While other children were relaxing at their homes during Christmas break, my brothers and I participated in a Junior Achievement program called BizTown. Leading up to the event, there were three classes of preparation in which students learned how to balance a checkbook, write checks, and many other important skills. We were interviewed for the job of our choice. Fortunately, I was hired as CFO at Regions Bank, which was the position I wanted. There were also a myriad of different companies which sold unique products and services.
On the day of BizTown, we drove to Charlotte, which is where the simulation was held. When I walked into the town I found my business and met up with my fellow co-workers. Since I was Chief Financial Officer, I was responsible for paying my employees, paying the bills, and managing the money. There were four periods of activity. 1. Get your business started. 2. Eat lunch. 3. Buy from other businesses. 4. Work. But of course some people had different periods to keep the city running smoothly. After all the periods were completed, that marked the end of the day. Some awards were announced and my brother’s company, Woodforest Bank, even got the best business award.
BizTown was a phenomenal experience. It was both fun and educational, teaching me how to spend and save my money wisely, how to become a valuable member of a community, and what it takes to run a business. I had an amazing day, and I look forward to learning more concepts of cash next year.
While other people were taking winter break, we were busily preparing for BizTown, which is a place that prepares students for working at a business and helps them to be smart with money. My brothers, my homeschool friends, and I went to Kernersville for three days to prepare for BizTown in Charlotte. We had to fill out a workbook, which taught participants who to write checks, make deposits, and deal with money wisely.
In January, the big day had arrived. My two brothers worked at competing banks, and I was the CFO of City Hall. I had to bill people, pay my employees, and pay bills also. I had a lot to do. There were at least 12-20 different businesses, but in City Hall, the jobs were Mayor, CFO, clerk, notary, police, and mail carrier. There were different periods in which some people ate lunch, some worked, and some shopped, so the town could keep a productive flow. The mayor got to choose the two best employees and the best business, which turned out to be my brother Zeke’s bank, Woodforest!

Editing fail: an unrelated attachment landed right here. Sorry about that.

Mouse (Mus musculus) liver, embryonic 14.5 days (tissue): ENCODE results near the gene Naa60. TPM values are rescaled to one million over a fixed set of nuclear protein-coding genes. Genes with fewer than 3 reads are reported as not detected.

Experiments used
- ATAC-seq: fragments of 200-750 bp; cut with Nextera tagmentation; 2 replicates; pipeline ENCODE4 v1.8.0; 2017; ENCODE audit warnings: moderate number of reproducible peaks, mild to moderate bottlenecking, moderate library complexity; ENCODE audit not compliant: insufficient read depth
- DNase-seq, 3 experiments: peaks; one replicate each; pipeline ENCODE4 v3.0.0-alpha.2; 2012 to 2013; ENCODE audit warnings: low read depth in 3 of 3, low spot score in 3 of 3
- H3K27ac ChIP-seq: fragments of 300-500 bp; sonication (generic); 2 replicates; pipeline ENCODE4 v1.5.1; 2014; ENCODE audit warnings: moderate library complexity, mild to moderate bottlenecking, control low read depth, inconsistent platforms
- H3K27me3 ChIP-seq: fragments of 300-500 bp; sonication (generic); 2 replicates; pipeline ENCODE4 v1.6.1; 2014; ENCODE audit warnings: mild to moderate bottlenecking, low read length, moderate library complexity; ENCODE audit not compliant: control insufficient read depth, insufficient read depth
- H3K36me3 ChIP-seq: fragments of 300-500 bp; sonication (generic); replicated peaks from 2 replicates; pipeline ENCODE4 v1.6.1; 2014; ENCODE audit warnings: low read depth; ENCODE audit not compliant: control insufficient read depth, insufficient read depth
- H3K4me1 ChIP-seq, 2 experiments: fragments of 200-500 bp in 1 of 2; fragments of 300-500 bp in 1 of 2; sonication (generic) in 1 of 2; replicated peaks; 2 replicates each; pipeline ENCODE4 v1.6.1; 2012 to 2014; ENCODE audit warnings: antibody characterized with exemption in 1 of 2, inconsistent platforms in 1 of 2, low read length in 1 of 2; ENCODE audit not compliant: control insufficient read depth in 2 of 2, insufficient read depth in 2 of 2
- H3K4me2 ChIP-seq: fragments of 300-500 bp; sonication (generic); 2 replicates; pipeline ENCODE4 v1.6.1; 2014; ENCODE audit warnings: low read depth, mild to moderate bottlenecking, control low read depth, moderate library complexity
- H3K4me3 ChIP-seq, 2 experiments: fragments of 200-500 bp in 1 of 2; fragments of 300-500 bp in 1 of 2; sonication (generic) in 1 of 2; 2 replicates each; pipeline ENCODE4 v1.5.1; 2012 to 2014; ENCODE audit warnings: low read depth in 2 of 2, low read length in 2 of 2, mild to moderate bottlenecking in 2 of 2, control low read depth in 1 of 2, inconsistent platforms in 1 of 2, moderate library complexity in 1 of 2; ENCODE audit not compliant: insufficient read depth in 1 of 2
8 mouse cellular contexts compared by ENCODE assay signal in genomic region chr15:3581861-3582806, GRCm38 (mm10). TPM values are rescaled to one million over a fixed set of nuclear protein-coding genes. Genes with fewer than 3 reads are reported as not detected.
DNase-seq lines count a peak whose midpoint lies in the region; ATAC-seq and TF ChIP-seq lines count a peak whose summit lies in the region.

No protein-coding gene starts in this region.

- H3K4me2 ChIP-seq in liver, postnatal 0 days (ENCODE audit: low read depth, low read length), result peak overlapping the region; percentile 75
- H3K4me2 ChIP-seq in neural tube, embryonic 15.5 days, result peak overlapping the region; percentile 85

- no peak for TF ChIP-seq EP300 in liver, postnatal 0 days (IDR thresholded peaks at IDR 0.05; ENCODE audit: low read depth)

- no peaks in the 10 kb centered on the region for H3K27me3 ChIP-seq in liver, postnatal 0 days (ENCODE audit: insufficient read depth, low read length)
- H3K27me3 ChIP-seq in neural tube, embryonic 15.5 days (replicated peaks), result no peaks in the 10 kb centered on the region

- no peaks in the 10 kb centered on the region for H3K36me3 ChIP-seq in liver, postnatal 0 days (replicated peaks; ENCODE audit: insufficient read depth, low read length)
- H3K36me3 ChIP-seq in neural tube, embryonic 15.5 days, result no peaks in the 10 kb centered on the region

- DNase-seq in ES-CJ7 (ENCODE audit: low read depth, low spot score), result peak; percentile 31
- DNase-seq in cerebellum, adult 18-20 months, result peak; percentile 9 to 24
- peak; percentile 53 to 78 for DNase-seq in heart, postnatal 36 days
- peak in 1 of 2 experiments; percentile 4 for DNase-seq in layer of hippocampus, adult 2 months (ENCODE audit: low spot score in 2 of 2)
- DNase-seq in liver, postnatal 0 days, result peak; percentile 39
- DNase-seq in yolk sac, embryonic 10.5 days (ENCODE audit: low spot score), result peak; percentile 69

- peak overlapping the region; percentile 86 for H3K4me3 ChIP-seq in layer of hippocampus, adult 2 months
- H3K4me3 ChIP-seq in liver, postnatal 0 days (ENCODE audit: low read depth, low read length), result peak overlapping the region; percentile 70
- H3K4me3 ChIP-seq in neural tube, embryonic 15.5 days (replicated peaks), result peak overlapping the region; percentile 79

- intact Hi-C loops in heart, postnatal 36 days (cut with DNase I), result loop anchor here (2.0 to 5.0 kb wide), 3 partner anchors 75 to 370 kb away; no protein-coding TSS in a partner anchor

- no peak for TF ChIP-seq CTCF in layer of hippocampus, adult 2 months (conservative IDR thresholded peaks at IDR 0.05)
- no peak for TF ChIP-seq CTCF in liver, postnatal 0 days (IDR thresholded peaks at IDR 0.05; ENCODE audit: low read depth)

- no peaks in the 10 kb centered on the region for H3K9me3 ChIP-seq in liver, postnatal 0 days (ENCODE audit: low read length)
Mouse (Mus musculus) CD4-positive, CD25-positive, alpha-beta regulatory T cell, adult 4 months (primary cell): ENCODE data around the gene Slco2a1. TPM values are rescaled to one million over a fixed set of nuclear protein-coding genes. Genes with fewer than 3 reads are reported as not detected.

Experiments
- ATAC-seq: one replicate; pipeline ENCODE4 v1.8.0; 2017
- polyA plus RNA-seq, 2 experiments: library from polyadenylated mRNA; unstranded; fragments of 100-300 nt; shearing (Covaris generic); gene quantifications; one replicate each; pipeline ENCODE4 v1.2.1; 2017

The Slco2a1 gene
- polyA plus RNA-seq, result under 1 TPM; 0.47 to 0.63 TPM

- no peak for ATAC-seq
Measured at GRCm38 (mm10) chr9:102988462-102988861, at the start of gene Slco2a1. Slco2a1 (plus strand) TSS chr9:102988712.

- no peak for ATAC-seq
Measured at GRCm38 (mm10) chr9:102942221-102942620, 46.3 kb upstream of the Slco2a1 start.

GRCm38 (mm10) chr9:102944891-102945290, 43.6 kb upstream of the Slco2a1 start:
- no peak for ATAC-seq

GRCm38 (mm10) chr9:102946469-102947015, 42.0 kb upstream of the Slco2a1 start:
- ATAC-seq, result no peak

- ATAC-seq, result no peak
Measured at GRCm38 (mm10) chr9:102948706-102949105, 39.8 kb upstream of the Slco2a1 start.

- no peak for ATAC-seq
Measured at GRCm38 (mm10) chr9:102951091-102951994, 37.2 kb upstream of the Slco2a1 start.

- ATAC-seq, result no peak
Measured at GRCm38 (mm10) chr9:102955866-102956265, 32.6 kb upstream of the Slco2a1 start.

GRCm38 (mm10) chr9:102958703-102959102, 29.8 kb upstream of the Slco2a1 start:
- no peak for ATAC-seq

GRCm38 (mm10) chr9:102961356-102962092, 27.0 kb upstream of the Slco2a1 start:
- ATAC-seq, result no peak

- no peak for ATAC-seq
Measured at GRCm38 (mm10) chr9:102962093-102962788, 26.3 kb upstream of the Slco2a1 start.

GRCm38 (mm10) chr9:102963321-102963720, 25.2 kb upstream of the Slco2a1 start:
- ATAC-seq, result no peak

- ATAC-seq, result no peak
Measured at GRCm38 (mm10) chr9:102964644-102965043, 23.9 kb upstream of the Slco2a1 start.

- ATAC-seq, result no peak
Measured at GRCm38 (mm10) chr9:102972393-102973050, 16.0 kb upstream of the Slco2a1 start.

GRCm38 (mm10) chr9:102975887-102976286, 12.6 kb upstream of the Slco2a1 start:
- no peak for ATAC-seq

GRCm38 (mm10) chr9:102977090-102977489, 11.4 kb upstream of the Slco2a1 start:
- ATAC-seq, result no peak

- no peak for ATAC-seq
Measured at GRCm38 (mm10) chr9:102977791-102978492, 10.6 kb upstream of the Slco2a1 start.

The event was one of the best days of the “school year,” and I’m sure I want to do it next year. I learned many important lessons, both life lessons and money lessons. I’m glad I went to BizTown. Who knew financial literacy could be so fun?
BizTown was held on January 13, and my brothers and I diligently prepared for it in December. This Junior Achievement project teaches children both how to correctly use money and to have fun while working. For three Mondays we tirelessly woke up, drove to Kernersville, had meetings, and discussed the values of economics. Patiently, we waited and were extremely excited for the big day.
Finally, we took the long, rainy trek to Charlotte, where I worked as a teller at Woodforest Bank. My co-workers were Aiden, who was CFO, Joel, who was CEO, and Abbey, who was marketing manager. As BizTown began, there was a massive line of people at the bank. When a citizen came up, I would ask them for their account number, update their bank account, and give them a coin for a drink at Chick fil-A. I then went to use the money I had worked hard to earn and spent it on a service called the Plane-Flying Simulator. After our long day of work, we went home.
The BizTown participants learned concepts such as work-readiness, financial literacy, and entrepreneurship. We also democratically voted on who would become mayor, whose job was to make sure every business ran smoothly. At the event, Woodforest was even voted the best company! BizTown helped me learn the importance of hard work and money, and I look forward to going back next year.